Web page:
1. …you make sure to remember the days which are important.

2. …you put as much effort into what you do for them as you would for yourself.

3. …you know the difference between what you like and what they like.

4. …you find out what is appropriate given the circumstances.

5. …you satisfy a desire or a need, rather than being concerned over the gratitude.

6. …you do not make the person you love suffer consequences for your perceived good deeds.


When in a relationship, be it friendship or a marital relationship, each person has the responsibility to consider the feelings of the other when deciding to do anything which will have consequences. Everything has consequences.

If the only consequence which interests you is the ego-stroking gratitude you expect for your gift or action, you are not responsible enough to give the gift or complete the action. The only thought you have put into the matter is what you will get out of it.


When placed into a position where you would normally spout It is the thought that counts, stop lying to the listener. Tell the truth.

  • This is inappropriate because…
  • I love this idea, however, it is (eight sizes too big/small, above my capabilities, useless in my situation).
  • This is what you wanted.

The bigger part of the challenge? Never put someone in the position to tell you It’s the thought that counts.

Is there ever a time when the thought really does count? How do you avoid being told or telling someone else It’s the thought that counts? What does the adage mean if you were to put it into your own words? Is it different as a receiver or as a speaker?

(c) Red Dwyer 2012
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  1. I just realized I can’t respond to a particular thread on the ipad

  2. What a thought provoking post. This is indeed a delicate dance between the giver and the receiver. Providing feedback in an honest manner, treading a very fine line of expressing disappointment for valid reasons and appearing to be carelessly ungrateful. Perhaps the receiver errs on the side of appearing more gracious and utters those words, “it was the thought that counts.” And yet, you are right – they are indeed a veiled manner of expressing disappointment nonetheless.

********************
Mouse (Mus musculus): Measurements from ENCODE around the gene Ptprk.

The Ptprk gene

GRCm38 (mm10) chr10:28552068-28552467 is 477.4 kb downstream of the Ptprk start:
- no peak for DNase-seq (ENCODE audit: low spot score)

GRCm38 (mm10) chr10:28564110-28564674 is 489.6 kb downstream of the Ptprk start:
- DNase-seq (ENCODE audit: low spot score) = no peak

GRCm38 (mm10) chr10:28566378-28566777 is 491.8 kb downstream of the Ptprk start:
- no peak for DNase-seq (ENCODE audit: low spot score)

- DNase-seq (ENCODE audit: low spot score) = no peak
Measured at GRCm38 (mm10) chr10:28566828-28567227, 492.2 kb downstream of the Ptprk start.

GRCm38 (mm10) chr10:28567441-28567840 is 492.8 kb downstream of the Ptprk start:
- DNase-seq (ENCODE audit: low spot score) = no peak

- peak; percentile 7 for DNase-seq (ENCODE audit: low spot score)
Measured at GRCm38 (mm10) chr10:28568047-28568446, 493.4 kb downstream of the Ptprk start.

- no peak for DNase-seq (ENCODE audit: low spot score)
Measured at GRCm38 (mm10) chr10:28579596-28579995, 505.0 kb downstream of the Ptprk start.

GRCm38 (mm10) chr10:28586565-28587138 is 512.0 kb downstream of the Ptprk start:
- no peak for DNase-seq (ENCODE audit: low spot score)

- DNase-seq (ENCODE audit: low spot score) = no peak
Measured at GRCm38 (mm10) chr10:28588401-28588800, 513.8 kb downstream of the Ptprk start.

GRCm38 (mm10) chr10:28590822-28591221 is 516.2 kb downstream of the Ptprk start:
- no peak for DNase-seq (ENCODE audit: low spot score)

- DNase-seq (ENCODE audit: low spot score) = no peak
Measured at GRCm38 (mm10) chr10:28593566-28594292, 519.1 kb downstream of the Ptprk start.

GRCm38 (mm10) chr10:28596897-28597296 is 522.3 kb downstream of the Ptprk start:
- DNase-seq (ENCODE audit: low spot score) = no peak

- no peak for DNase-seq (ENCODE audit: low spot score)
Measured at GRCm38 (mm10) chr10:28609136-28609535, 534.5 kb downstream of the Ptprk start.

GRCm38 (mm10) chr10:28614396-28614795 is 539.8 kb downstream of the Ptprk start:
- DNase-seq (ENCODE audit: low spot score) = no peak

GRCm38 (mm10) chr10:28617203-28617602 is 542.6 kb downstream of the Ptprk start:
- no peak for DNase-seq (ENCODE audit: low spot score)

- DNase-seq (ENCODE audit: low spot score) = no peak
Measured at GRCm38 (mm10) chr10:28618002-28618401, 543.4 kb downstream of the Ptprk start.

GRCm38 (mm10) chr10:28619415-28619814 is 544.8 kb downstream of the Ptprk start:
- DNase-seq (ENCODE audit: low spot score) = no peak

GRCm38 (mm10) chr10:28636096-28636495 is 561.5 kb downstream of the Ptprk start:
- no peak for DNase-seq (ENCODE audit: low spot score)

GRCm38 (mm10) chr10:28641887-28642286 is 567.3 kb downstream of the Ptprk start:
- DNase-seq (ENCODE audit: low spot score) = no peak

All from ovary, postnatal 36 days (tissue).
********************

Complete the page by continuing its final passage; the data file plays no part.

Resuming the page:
Difficult thing, being an adult. As it should be…
    Phil recently posted..What Better Way to Unwind?My Profile

    • Great to see you tonight, Phil. I suppose I would keep the difficult if the alternative is the compromised freedoms of childhood. I rather like my jaded existence. Glad this one gave you a think.

  3. Hi hun! 🙂

    Yes, I remember well the only Christmas dad ever bought me anything – a bunch of 50’s records of his favourite singer from the £1 shop.

    I was seven years old and I’ll never forget the feeling of shock and disappointment – needless to say I was severely punished for my lack of gratitude… 🙁

    Love and hugs!


  4. I feel saying “it’s the thought that counts” has the same value as “don’t do what I do, do what I say”. Except for children, I do not offer the polite route. In fact, I have given back gifts at the time of giving, if they are that far off. Like, one of those prepackaged scented soaps collections from someone who knows how badly allergic to such things I am. Or knick knacks from someone who has even said to me they think I have too much “stuff” or “junk” in my home. I really have little patience, and it decreases as my age increases. I tell folks well ahead of time, I DO NOT want gifts, and sometimes those are the worst. Once, an old friend, who was drunk, insisted I accept the LP album of a musician we’d just gone to see. No thanks, I said – I don’t have a record player. She would NOT take “no” for an answer. It remained in my car (where she’d given it to me), until I finally found someone who actually wanted it. My other friends of that group thought I should have just accepted the album and said thanks. I DO NOT get that kind of enabling.